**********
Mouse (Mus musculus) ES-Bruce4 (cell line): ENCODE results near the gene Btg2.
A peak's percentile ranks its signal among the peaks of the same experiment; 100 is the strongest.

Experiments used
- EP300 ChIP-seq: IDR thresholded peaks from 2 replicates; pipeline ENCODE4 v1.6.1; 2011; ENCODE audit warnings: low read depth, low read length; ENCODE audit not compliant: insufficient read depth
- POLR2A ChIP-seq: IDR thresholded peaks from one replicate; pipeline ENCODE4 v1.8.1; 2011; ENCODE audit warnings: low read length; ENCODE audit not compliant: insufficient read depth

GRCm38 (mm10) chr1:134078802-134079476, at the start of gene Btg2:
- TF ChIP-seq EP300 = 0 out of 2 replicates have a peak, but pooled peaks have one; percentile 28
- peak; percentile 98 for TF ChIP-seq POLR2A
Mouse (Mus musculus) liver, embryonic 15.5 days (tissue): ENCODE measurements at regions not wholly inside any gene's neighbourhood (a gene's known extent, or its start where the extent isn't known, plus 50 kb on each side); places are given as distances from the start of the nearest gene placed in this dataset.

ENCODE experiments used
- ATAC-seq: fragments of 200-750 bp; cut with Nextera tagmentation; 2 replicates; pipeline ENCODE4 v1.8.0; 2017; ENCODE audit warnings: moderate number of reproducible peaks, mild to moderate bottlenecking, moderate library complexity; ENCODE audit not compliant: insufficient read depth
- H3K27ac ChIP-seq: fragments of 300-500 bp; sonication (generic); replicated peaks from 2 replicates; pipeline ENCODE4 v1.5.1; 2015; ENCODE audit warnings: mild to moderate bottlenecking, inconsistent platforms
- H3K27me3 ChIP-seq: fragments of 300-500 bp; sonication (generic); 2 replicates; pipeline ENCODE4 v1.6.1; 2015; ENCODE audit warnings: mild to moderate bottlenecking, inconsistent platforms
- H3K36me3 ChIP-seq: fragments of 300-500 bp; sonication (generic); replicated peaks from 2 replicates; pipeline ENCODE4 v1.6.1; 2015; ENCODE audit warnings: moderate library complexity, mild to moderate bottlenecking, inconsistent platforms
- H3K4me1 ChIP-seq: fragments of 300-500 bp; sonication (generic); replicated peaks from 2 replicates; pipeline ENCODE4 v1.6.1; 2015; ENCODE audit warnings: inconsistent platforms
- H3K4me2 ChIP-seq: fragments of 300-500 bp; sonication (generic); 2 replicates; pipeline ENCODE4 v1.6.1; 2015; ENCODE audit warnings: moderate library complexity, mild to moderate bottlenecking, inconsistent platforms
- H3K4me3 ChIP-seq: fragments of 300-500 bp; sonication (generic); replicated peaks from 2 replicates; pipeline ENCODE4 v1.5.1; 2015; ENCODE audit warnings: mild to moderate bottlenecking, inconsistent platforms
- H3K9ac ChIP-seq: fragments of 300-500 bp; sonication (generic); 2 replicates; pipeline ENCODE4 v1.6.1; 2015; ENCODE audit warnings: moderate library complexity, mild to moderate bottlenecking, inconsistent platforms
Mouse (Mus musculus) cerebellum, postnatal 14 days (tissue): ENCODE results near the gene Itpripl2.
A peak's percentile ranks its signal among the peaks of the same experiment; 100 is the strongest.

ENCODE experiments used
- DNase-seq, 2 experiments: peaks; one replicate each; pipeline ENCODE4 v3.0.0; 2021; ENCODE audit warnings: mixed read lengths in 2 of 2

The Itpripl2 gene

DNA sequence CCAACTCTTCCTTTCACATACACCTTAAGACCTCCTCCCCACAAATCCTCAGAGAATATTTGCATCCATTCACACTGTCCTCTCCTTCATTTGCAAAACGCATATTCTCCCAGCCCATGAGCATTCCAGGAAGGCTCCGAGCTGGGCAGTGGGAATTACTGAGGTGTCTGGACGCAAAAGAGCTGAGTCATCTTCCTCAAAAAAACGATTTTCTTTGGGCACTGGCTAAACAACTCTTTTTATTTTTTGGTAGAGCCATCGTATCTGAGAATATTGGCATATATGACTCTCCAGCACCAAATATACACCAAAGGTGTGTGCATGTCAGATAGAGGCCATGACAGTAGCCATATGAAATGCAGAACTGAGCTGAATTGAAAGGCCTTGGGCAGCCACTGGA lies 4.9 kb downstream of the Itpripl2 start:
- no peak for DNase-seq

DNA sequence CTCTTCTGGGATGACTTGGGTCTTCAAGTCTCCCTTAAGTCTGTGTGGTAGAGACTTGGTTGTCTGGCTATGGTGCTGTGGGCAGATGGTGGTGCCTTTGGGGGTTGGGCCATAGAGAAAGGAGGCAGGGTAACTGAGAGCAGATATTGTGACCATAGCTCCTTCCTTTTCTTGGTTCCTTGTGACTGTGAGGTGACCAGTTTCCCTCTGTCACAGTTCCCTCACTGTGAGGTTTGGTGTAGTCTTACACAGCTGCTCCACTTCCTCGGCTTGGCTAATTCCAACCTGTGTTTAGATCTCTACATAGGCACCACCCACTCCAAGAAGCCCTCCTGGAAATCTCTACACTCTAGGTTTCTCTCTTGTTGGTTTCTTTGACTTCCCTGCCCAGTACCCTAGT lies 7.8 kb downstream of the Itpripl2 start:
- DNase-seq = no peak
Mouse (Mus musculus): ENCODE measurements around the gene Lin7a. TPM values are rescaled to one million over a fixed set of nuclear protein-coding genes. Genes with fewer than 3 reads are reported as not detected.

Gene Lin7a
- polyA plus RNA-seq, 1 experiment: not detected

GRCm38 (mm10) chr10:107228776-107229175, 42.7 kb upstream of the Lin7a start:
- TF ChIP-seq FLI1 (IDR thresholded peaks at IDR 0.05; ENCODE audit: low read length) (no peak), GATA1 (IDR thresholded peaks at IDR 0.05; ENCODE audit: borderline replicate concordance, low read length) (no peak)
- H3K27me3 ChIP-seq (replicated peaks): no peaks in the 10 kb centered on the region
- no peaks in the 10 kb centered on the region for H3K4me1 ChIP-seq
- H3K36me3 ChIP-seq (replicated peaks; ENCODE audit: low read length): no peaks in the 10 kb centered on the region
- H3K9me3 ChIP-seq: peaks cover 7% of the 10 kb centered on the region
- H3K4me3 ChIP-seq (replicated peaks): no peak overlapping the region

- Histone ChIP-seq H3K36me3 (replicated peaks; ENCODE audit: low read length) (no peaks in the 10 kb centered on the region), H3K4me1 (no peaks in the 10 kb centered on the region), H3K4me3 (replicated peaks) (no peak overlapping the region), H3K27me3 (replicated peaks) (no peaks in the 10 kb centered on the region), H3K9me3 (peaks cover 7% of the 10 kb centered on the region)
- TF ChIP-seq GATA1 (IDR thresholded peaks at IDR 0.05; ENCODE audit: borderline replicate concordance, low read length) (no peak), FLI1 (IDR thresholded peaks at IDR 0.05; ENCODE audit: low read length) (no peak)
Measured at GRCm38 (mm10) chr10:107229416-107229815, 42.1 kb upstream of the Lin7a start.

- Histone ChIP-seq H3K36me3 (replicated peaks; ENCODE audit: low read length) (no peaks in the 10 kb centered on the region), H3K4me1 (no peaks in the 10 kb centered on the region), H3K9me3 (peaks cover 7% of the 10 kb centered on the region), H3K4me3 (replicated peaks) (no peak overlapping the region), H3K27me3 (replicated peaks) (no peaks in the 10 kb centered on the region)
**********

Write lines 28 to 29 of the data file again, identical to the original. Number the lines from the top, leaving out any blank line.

Mouse (Mus musculus): ENCODE measurements around the gene Lin7a. TPM values are rescaled to one million over a fixed set of nuclear protein-coding genes. Genes with fewer than 3 reads are reported as not detected.

Gene Lin7a